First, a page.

Some of the Trump supporters had come long distances. The Irish Times spoke to Gregg Donovan, who had travelled from Los Angeles, and to Jay Paul, who had come from Texas to give their backing to the former president.

There had been fears of potential violence. However, while there was a lot of noise, it was by no means threatening.

The most raucous arguments seemed to be between Republicans supporting Trump for the presidency and those backing Florida governor Ron DeSantis.

Trump had stayed on Monday night at his golf hotel near Miami and was escorted by police motorcade to the courthouse just after lunch. By that time the crowd had grown to probably a couple of thousand. Local authorities in Miami had earlier said they were prepared for crowds of up to 50,000 on the streets. In the event there were nowhere near those numbers.

Many of the Trump backers were Hispanic. Some had come originally from countries where regimes jail their political opponents. Some carried placards with photos of Biden alongside those of Fidel Castro, Venezuelan leader Nicolás Maduro and Daniel Ortega of Nicaragua to make their point.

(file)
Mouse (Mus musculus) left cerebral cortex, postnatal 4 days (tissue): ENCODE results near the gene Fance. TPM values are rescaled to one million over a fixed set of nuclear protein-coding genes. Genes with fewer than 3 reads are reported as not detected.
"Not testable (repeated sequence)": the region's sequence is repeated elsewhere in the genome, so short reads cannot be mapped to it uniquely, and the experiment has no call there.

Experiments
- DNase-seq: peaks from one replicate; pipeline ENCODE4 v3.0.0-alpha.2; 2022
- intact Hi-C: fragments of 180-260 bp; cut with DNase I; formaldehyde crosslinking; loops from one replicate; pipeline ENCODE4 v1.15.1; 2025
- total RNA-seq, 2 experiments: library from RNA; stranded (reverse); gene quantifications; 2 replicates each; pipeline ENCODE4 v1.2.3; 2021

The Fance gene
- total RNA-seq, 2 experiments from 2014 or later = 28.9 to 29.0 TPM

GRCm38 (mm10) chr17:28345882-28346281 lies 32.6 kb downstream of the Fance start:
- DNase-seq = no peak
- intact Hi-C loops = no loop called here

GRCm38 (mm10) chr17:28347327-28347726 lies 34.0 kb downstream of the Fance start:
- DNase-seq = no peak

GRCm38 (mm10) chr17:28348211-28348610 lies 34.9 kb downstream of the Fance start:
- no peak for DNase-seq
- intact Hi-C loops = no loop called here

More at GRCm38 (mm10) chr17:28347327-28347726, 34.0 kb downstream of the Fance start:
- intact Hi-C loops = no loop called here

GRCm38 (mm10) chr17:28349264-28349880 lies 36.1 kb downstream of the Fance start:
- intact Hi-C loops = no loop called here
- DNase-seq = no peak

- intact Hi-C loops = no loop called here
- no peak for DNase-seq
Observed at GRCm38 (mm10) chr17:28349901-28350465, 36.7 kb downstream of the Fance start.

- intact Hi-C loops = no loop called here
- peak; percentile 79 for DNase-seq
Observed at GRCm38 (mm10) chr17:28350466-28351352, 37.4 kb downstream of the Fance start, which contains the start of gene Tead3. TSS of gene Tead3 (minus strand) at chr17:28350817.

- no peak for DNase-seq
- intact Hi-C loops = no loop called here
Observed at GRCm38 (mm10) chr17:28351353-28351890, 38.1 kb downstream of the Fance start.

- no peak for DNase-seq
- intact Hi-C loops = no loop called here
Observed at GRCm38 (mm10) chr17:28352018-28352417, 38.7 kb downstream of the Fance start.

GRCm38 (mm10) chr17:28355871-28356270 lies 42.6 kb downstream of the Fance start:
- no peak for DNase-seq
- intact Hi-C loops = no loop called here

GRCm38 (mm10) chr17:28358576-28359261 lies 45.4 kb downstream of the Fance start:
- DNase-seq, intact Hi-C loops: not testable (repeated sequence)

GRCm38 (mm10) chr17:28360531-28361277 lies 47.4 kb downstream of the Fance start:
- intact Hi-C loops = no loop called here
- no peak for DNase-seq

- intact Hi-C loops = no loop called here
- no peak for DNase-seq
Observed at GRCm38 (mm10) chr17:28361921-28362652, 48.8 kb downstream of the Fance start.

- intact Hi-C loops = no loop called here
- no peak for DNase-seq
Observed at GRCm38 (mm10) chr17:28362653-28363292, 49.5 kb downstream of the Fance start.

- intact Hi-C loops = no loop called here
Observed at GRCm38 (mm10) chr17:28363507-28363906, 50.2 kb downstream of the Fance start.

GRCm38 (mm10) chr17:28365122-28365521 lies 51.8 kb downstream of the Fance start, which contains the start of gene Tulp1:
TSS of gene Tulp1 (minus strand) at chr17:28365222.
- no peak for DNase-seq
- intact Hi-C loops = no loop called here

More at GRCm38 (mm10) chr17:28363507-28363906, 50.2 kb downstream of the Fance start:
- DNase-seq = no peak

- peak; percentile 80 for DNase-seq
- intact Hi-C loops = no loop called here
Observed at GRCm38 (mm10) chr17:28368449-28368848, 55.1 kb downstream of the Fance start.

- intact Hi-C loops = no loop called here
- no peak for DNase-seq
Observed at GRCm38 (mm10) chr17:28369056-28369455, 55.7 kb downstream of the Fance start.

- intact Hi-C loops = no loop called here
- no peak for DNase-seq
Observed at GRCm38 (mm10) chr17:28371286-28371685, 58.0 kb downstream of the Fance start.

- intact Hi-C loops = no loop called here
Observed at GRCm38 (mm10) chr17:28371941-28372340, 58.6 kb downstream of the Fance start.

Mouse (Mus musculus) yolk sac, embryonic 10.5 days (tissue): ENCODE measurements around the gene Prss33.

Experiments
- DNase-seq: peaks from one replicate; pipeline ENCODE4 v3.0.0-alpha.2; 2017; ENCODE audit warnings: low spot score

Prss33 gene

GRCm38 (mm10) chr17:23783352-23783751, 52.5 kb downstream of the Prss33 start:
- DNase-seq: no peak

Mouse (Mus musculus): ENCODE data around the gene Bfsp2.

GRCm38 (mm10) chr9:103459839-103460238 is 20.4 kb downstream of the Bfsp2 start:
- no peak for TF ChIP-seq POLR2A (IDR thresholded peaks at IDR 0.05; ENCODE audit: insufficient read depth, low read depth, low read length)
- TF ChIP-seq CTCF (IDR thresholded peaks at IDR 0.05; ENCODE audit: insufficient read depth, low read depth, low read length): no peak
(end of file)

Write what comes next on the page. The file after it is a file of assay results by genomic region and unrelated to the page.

In the plaza beneath the courtroom on the 13th floor, the supporters of the former president wore their red MAGA hats and waved their blue Trump flags. Some had T-shirts with his likeness above the slogan: “I’ll be back.”

They chanted: “We love Trump” and “We want Trump”.

Close to 4pm a motorcade emerged from an underground garage. From inside a black vehicle the former president waved and gave thumbs up to those on the pavement.

But Trump did not go directly to the airport. Rather he stopped off at a restaurant in the Little Havana district of the city, where he was greeted by flag-waving supporters. He spent 15 minutes shaking hands.

Back in February 2021, shortly after the riots at the Capitol in Washington, leader of the Republicans in the Senate Mitch McConnell had argued against convicting Trump following his impeachment by the House of Representatives.

“We have a criminal justice system in this country. We have civil litigation. And former presidents are not immune from being held accountable by either one.”

If even half of it is true, then he’s toast. It’s a very detailed indictment and it’s very damning

—  Trump’s former attorney general Bill Barr

With Trump now facing criminal charges brought by the federal government, McConnell has remained silent. But most Republican politicians have rallied around the former president and front-runner to be their party’s nominee in 2024.